Challenge Handshake Authentication Protocol (CHAP)

Applies To: Windows Server 2003, Windows Server 2003 R2, Windows Server 2003 with SP1, Windows Server 2003 with SP2

Challenge Handshake Authentication Protocol (CHAP)

Challenge Handshake Authentication Protocol (CHAP) is a widely supported authentication method in which a representation of the user's password, rather than the password itself, is sent during the authentication process. With CHAP, the remote access server sends a challenge to the remote access client. The remote access client uses a hash algorithm (also known as a hash function) to compute a Message Digest-5 (MD5) hash result based on the challenge and a hash result computed from the user's password. The remote access client sends the MD5 hash result to the remote access server. The remote access server, which also has access to the hash result of the user's password, performs the same calculation using the hash algorithm and compares the result to the one sent by the client. If the results match, the credentials of the remote access client are considered authentic. A hash algorithm provides one-way encryption, which means that calculating the hash result for a data block is easy, but determining the original data block from the hash result is mathematically infeasible.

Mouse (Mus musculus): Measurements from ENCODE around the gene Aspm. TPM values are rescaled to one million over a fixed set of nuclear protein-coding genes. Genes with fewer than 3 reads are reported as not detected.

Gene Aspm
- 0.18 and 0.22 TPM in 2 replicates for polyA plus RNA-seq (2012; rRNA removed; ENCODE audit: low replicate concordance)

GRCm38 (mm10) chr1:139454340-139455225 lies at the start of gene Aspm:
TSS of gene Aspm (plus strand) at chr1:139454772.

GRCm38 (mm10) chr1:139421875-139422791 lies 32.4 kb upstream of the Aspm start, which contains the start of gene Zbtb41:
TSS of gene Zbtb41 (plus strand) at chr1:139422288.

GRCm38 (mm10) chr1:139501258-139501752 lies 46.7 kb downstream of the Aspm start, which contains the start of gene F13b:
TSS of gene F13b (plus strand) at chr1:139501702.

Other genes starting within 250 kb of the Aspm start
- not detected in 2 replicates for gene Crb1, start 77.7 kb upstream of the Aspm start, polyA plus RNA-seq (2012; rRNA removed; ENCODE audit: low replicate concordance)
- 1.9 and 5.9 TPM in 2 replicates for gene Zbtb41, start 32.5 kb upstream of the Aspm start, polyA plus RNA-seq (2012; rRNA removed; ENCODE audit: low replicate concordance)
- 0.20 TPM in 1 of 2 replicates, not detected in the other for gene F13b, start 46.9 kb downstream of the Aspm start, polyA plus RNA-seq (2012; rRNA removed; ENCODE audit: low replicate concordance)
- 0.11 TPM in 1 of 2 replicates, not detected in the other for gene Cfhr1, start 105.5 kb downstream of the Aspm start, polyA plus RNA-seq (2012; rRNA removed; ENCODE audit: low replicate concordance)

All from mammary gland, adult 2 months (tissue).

To configure a connection for CHAP, see Configure identity authentication and data encryption settings.


  • You cannot use Microsoft Point-to-Point Encryption (MPPE) if CHAP is used to authenticate the connection.

  • If you are using CHAP to authenticate a connection to a remote access server running Windows 2000 and Routing and Remote Access, the user account of the connecting client must be configured to allow the storage of the password in a reversibly encrypted form. For more information on configuring user accounts for storing a reversibly encrypted form of a password, see Enable reversibly encrypted passwords in a domain.